Brilliance

BRILLIANCE explores the different ways in which the current public education system doesn't serve the majority of students that attend it, and alternative pedagogical methods for evaluating student, teacher, and school performance. BRILLIANCE focuses on the inability of the education system to serve low-income communities. It discusses the many factors that interconnect and cause certain populations of students to fall behind in school. In the film we talk to three advocates in our communities who work every day to help give these students a voice and one student who shares her experiences.

 

We hope BRILLANCE can:

  • Serve as a platform for educators to inform others about the new programs they are developing and their possible application.
  • Expand possibilities by showing policy makers an alternative to current assessment tests and ways of assigning merit within the school system.
  • Promote a message of acceptance and offer hope for students struggling through the same circumstances we explore.
  • Discussion Guide
  • Partner Organization   
  • Facts & Resources
  • Meet the Filmmakers   

 

Discussion Guide*

The purpose of this discussion guide is to stimulate dialogue about current educational paradigms in place and their negative and postive aspects. This guide will also spark debate about ways in which to help the underserved in our communities.

Themes

  • Safe Spaces - how the lack of access to safe spaces and essential resources limits students potential
  • Educational Flaws - how it tends to marginalize certain communities, and the massive disconnect between people with solutions and the current educational policy makers.
  • Looking to the Future - opinions from professionals on ways in which to heal this broken system, and provide real and lasting support and resources to the communities discussed.

Discussion Questions

  • What are some things you liked about your education growing up?
  • What are some things you wish you could change?
  • What are the five skills measured in the new assessment by E3 ?
  • Describe the flaws in the education system as discussed by the three advocates in the film?
  • What are some skills you learned outside the classroom? How did they help you in later life?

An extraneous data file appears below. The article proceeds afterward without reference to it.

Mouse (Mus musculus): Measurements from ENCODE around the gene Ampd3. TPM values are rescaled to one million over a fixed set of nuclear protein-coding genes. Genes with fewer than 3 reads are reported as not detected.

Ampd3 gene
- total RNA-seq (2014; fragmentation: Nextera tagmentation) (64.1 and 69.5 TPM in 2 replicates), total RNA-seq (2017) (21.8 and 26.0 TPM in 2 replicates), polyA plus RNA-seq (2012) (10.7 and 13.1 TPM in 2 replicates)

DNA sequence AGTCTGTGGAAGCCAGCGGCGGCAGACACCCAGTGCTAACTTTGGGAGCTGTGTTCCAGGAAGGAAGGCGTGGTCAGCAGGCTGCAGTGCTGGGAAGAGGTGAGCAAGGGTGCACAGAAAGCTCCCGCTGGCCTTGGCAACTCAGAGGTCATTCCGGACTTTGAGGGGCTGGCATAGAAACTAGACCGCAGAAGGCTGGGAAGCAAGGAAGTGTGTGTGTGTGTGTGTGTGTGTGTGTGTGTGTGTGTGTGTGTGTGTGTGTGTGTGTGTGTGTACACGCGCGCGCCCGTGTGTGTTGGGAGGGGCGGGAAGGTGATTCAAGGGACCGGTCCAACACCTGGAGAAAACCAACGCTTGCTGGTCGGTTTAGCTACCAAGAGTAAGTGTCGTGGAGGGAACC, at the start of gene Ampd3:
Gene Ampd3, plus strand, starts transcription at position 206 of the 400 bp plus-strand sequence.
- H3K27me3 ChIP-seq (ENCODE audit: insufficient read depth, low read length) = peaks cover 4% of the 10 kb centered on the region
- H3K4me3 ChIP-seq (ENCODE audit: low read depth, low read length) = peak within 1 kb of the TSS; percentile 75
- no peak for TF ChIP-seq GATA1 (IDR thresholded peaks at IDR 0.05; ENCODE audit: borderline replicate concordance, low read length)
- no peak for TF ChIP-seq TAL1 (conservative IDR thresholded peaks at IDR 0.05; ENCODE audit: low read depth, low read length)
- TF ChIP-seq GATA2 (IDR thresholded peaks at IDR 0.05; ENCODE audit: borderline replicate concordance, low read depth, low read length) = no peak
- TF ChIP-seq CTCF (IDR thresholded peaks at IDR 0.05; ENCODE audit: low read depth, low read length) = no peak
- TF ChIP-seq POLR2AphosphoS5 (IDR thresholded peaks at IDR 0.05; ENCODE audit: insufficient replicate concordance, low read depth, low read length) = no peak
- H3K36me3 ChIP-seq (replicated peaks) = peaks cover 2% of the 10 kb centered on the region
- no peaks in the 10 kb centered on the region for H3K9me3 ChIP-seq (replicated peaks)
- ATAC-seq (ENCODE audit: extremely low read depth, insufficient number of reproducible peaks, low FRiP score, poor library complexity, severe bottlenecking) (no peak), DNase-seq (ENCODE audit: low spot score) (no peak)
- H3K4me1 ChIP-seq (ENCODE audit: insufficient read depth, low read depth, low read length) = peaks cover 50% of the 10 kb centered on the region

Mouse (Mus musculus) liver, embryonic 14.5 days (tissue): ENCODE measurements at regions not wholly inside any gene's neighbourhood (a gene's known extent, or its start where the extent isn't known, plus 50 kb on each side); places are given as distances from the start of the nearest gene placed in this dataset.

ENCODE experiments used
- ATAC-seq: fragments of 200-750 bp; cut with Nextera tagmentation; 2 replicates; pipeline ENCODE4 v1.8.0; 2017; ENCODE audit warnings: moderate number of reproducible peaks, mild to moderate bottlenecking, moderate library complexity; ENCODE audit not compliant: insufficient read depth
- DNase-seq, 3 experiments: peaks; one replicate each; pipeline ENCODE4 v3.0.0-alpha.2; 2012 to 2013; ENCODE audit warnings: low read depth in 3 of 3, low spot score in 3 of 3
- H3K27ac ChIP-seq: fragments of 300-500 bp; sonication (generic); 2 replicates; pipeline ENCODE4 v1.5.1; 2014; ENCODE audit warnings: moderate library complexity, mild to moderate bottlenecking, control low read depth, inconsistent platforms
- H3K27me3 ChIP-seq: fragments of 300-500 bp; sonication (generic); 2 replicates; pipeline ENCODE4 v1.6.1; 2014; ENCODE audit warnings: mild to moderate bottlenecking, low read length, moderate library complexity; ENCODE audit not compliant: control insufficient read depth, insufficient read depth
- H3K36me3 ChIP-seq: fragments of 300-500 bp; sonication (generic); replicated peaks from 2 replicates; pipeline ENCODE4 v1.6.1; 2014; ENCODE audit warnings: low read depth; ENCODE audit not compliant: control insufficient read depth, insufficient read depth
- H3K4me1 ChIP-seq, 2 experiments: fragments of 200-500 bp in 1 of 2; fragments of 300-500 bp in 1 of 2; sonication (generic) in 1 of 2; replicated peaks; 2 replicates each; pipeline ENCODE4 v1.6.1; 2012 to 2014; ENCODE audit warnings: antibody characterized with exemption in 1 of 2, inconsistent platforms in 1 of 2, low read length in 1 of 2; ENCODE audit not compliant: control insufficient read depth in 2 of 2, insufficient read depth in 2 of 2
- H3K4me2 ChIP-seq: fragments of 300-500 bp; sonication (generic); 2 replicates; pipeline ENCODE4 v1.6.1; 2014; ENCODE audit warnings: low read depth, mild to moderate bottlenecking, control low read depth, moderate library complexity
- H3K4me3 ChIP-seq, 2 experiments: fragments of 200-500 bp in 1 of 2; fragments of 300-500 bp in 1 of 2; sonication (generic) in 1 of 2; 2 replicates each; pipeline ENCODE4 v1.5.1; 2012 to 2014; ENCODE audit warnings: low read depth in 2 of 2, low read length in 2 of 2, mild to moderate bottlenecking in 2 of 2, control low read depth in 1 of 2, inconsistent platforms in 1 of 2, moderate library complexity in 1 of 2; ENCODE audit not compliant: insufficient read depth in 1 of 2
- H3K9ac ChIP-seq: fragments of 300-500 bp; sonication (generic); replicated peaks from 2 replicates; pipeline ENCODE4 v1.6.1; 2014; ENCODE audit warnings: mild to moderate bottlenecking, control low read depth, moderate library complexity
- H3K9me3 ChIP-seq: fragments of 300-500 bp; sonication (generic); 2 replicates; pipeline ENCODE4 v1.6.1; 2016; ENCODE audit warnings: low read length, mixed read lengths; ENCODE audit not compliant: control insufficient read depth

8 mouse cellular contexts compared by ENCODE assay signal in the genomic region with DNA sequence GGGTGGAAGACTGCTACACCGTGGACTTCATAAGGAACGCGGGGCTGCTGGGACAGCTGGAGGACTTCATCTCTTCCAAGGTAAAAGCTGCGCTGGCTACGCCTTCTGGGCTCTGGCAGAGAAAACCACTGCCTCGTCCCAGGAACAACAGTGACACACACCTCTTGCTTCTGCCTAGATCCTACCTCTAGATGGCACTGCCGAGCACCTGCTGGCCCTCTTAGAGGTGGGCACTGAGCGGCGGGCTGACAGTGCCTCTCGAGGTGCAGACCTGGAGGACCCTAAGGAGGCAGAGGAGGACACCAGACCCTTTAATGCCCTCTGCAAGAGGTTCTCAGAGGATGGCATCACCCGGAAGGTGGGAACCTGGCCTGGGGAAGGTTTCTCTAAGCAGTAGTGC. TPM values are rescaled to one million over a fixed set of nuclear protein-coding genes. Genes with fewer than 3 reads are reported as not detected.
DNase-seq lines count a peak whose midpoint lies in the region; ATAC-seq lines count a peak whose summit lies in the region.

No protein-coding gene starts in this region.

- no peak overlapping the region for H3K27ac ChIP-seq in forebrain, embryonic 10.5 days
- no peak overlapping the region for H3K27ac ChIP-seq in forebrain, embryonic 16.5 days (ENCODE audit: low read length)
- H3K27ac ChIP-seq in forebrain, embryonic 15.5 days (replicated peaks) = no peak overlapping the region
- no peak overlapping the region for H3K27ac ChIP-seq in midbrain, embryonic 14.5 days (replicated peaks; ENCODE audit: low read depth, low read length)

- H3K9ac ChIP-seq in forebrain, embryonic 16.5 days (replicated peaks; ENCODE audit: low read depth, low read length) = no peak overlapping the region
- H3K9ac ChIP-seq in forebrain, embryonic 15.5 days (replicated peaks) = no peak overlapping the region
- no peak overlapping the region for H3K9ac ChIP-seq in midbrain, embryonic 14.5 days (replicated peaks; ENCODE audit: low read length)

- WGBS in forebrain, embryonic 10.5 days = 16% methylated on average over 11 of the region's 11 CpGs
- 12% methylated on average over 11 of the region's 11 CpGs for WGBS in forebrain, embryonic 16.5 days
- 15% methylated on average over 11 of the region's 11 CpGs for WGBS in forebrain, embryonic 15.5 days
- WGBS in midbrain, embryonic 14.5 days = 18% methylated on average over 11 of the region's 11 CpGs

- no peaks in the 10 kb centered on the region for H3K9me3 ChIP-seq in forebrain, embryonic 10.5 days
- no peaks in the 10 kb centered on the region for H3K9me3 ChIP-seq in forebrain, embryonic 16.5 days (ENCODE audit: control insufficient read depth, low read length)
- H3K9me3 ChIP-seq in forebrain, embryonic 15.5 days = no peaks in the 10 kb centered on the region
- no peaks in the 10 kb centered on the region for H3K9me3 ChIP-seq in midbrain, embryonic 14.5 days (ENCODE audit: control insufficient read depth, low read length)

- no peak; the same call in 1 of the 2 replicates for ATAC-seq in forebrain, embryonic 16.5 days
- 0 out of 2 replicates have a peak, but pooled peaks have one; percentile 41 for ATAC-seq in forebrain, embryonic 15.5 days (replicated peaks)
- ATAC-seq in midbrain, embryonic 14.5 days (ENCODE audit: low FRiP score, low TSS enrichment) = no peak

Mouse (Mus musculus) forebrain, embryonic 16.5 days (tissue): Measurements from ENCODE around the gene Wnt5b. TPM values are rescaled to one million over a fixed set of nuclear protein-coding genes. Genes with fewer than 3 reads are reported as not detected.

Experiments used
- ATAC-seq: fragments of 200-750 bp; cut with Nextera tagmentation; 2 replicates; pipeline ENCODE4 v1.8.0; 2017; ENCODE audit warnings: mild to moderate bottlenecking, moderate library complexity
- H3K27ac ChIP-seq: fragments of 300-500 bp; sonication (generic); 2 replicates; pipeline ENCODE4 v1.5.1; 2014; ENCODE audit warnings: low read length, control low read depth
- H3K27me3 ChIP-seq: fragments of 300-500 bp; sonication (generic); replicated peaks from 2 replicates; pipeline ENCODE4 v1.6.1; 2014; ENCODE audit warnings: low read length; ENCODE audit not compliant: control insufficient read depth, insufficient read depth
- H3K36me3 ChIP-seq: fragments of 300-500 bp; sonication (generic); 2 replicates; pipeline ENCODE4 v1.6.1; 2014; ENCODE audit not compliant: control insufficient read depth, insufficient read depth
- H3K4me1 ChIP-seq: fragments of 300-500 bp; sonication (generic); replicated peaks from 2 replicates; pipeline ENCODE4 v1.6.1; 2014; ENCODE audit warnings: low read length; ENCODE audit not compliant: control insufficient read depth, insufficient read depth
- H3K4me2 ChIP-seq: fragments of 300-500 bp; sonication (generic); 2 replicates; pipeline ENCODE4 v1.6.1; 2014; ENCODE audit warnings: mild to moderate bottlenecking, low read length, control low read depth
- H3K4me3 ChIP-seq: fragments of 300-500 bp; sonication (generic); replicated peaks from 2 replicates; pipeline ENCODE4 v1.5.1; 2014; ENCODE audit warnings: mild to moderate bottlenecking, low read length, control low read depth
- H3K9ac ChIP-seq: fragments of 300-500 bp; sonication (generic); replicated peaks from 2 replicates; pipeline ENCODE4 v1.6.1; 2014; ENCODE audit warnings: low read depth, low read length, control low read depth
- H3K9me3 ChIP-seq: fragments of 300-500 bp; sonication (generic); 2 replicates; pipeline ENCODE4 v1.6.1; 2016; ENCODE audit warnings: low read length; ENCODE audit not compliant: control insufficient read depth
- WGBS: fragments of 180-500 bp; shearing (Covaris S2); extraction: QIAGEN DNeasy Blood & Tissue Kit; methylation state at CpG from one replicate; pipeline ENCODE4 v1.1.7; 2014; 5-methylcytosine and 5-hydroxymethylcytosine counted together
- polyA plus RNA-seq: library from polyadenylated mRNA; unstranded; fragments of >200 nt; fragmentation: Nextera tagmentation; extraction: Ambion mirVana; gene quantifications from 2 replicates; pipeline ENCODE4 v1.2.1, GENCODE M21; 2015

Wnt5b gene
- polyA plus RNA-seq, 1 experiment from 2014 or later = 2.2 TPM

• Do you believe that some of the solutions offered by the educators in the film can be effective?
  • In what ways do you think self-empowerment can help youth from these communities?
  • Why is empowerment important? How can educators work to empower their students?
  • What are some examples of life skills that kids growing up in these communites get from their everyday lives?

 

Partner Organization

E3 : Education, Excellence and Equity
http://e3ed.org/

E3's goal is to "improve the chance of academic and life success for all students". They determine a unique and appropriate strategy for each child, provide extensive training for educational workers, and help schools in implementing an innovative new assessment program. E3 helps students translate what some might consider societal disadvantages into quantifiable skills suited for today's modern job market . E3 recognizes that most of these students have many latent capabilities such as innovation, adaptability, critical analysis, cross cultural communication, and teamwork, which are all traits most current jobs require in their employees. E3, and specifically Dr. JuanCarlos Aruez have spent the last five year developing a new assessment test to be taken at the same time as other standardized tests, which measures students abilities in these overlooked areas.

Arize High School
http://www.arisehighschool.org